Chocoholics Unite: the Low-down on this Delectable Dessert

With various decorative designs and fillings, chocolate always seems to find its way into the hearts and taste buds of many on Valentine's Day.

Photo Credit: Darice Chavira

Wooing your sweetheart (or your sweet tooth) can be difficult sometimes, but usually chocolate is a fail-proof fallback. It is tasty indeed, but there is much more to this treat than meets the… mouth. Here are a few things to take note of before splurging on that heart-shaped box of decadence.

It’s good for you

There are many reasons why chocolate is so popular on Valentine’s Day. One of which is that this sweet treat is rumored to be an aphrodisiac, which is defined as a substance that increases sexual desire.

“I guess it must be an aphrodisiac because it gets all those endorphins going whenever you eat it!” said Krystal Craig, owner of Crave Artisan Chocolate. Craig has been making delectable chocolate treats for almost 10 years.

Consequentially, cinnamon, which has also been rumored to contain aphrodisiacal properties, is a secret ingredient in one of her specialty truffles. I guess that makes those the seductive demigods of truffles.

Chocolate is also loaded with healthy antioxidants and nutrients such as iron and fiber. It may not entirely be a substitute for kale, but it sure tastes a lot better.

Though, keep in mind that the health benefits you might receive from chocolate decrease in tandem with the percentage of cacao, so you can’t use these awesome guilt-reducing excuses for any chocolate that is less than 55 percent cacao. (Sorry milk-chocolate fans.)

It has a rich history

When we think of chocolate, we typically think of a bar, a truffle or a guilt-inducing pint of ice cream. But did you know that chocolate has only been a solid form for a relatively short amount of time? Chocolate was first enjoyed as a liquid by ancient civilizations. The Aztecs referred to this drink as “xocoatl.” (Try saying that out loud. I dare you.)

According to the Smithsonian, recent findings also suggest that the pulp surrounding the cacao bean was fermented and made into an alcoholic drink around 1400 BC.

“They should definitely start doing that again,” Craig said. Surely many college students would agree; this stuff was probably a lot better than ChocoVine, a chocolate wine.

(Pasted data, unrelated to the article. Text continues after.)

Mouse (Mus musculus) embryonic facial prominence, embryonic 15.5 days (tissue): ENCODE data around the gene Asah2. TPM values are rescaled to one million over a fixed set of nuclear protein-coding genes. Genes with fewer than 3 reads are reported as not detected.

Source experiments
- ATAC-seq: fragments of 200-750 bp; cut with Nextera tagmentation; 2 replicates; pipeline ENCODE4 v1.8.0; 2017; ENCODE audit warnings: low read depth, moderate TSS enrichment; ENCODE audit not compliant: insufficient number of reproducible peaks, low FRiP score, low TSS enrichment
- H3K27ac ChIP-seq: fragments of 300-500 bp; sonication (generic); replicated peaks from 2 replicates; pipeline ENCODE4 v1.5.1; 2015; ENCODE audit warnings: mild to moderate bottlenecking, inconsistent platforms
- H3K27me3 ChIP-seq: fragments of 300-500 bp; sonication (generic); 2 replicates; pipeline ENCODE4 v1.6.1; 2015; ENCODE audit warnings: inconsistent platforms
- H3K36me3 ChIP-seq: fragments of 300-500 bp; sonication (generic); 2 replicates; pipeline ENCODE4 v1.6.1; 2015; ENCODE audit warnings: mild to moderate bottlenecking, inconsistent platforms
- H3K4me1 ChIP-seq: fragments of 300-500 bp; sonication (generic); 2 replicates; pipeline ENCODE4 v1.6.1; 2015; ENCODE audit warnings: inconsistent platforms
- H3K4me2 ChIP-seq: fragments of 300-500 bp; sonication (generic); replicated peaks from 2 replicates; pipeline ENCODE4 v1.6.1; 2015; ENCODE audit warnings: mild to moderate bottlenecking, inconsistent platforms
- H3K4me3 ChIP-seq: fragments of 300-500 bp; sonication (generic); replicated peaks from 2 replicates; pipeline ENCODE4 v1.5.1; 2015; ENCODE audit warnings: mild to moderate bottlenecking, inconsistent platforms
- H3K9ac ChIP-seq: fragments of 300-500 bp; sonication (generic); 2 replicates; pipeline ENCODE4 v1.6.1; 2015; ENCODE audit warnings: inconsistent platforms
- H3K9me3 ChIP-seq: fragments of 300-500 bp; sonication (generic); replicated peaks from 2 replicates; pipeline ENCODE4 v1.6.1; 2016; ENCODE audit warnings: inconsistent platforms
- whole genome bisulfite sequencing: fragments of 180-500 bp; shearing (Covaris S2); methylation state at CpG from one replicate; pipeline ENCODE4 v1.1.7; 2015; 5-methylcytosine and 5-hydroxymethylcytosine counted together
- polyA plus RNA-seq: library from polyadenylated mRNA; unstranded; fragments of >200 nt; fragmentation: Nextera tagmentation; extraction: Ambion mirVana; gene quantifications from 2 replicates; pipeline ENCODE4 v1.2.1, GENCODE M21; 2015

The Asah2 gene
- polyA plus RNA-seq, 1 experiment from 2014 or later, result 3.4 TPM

It’s dang near impossible to get right

Working with chocolate is not for the faint of heart. It requires patience, perseverance and above all, tolerance of a cold kitchen.

“The Texas climate is really hard to work with,” said Edis Rezende, owner of Edis Chocolates. “The kitchen has to be really cold all the time or else the chocolate can melt or get sweaty.”

Edis Chocolates is a small, family owned dessert shop that has thrived since October 2011. Rezende makes all of the treats herself, which proves to be a full-time job. After all that work, she takes precautions so that the chocolates will make it to their destination safely, such as providing a free ice pack to each customer during the summer months.

Craig encounters the same problems when working in the Texas heat. She said she actually tries to make as many treats as she can during the winter so she might be able to make it through the summer without trying to combat the weather. She also advises against shipping chocolate during the summer.

“Shipping a box of truffles during the summer would cost almost $100, since it would have to be shipped overnight with ice packs,” Craig said. “At that point, its not even worth it.”

The art form

So why would anyone want to deal with these struggles to create the scrumptious mouthfuls that we love and enjoy? Experts like Rezende and Craig have learned that though chocolate is temperamental to work with, it is incredibly rewarding when you get it right. Their chocolates are not only tasty, but beautiful as well.